Morakot is currently one of the faculty members in the department of Mechanical Engineering, Chiang Mai University, where she graduated from in Thailand. She continues to conduct biomechanics research and she will be an important part of the establishment of biomedical engineering research and education in Thailand.
Robert L. Mauck
Current Position: Assistant Professor of Orthopaedic Surgery & Bioengineering (McKay Orthopaedic Research Laboratory, University of Pennsylvania)
Advisors: Professors Clark T. Hung and Gerard A. Ateshian
Columbia BME: PhD 2003, BS 1998
Columbia: BA Biochemistry 1998
Dr. Robert Leon Mauck graduated from the Department of Biomedical Engineering at the Fu Foundation School of Engineering and Applied Science in 2003, with his PhD dissertation focusing on the functional tissue engineering of articular cartilage. Prior to his doctoral studies, Dr. Mauck pursued undergraduate degrees in Biochemistry and Biomedical Engineering at Columbia College and FF SEAS. While in residence at Columbia, Dr. Mauck was a founding member of GraBME, a Biomedical Engineering graduate student group. After leaving Columbia, Dr. Mauck was a postdoctoral fellow at the National Institutes of Health, in the Cartilage Biology and Orthopaedics Branch of NIAMS (Branch Chief: Dr. Rocky S. Tuan). Dr. Mauck’s current research focuses on the role of physical forces in the chondrogenic differentiation of mesenchymal stem cells, the design of novel bioreactor systems for cartilage tissue engineering, and the production of anisotropic biodegradable nanofibrous matrices for musculoskeletal tissue engineering.
Current Position: Professor of Biomedical Engineering & Associate Research Professor of Orthopaedic Surgery, Duke University
Columbia: PhD Mechanical Engineering 1993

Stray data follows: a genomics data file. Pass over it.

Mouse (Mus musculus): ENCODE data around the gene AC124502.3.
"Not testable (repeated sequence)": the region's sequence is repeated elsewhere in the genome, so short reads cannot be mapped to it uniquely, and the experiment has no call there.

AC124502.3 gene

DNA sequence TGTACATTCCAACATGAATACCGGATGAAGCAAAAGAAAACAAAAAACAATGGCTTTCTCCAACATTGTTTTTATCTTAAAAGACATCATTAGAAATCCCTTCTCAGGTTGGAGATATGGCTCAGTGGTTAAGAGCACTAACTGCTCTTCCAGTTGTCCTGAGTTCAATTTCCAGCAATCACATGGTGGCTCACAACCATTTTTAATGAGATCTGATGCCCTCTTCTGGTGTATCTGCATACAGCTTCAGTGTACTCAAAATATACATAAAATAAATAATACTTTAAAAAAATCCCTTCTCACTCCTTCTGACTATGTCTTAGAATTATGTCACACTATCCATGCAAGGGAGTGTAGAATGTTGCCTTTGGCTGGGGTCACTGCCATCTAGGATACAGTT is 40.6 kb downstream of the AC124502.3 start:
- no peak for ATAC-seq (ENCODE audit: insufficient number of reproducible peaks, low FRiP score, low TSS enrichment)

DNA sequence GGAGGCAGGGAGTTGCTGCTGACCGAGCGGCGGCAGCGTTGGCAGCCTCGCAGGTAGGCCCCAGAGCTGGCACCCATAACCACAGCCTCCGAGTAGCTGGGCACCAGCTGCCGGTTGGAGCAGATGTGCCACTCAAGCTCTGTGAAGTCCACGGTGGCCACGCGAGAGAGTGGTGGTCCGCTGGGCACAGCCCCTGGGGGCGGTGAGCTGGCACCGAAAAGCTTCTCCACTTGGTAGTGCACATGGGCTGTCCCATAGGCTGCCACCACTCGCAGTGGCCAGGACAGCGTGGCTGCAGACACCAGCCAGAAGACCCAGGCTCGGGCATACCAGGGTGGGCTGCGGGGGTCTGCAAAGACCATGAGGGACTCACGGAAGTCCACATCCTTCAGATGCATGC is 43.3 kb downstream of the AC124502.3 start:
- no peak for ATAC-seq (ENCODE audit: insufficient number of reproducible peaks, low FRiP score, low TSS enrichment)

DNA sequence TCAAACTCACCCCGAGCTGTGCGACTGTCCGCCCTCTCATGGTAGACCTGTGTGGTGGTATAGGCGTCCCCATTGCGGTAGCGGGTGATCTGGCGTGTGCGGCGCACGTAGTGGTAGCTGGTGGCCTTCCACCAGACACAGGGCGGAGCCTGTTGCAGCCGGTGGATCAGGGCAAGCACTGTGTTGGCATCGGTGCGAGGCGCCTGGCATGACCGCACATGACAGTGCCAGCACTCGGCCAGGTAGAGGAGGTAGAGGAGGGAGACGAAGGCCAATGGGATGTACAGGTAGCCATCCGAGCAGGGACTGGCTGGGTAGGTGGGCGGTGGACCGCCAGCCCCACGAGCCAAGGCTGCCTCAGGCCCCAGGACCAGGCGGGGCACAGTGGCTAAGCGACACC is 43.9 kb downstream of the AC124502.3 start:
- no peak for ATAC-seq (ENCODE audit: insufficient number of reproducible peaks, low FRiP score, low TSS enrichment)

Dr Lori Setton received her B.S.E. from Princeton University in Mechanical and Aerospace Engineering and her M.S. in Mechanical Engineering from Columbia University . She remained at Columbia and completed her Ph. D. in Mechanical Engineering 1993 with Professor Van C. Mow as her thesis advisor. She remained at Columbia as a postdoctoral fellow until 1994 when she joined the Department of Biomedical Engineering at Duke University where she held the title of Assistant Professor. Dr. Setton now holds position of Mary M. and Harold L Yoh Professor of Biomedical Engineering and Orthopaedic Surgery in the Department of Surgery. Research in Setton's laboratory is focused on the role of mechanical factors in the degeneration and repair of soft tissues of the musculoskeletal system, including the intervertebral disc, articular cartilage and meniscus. Work in the Laboratory concentrates on the development of novel materials for application to tissue regeneration or drug release for the treatment of cartilage disorders. Dr. Setton has over 85 peer-reviewed publications and book chapters in bioengineering and tissue mechanics, and is an inventor on two US patents. Research in the Laboratory has been funded by the National Institutes of Health, National Science Foundation, The Whitaker Foundation, the Orthopedic Research and Education Foundation, and The North Carolina Biotechnology Center. In 1997, Dr. Setton was awarded the Presidential Early Career Award for Scientists and Engineers (PECASE) from the NSF for her research in determining mechanisms of articular cartilage degeneration. Dr. Setton’s contributions to research and teaching of graduate students has also been recognized with the Dean's Award for Outstanding Research in 2001 and Excellence in Mentoring, Duke University , received in 2004. In 2007 Dr. Setton received that ASME Van C. Mow Medal for an outstanding bioengineer at mid career. http://settonlab.pratt.duke.edu/Setton-CV.htm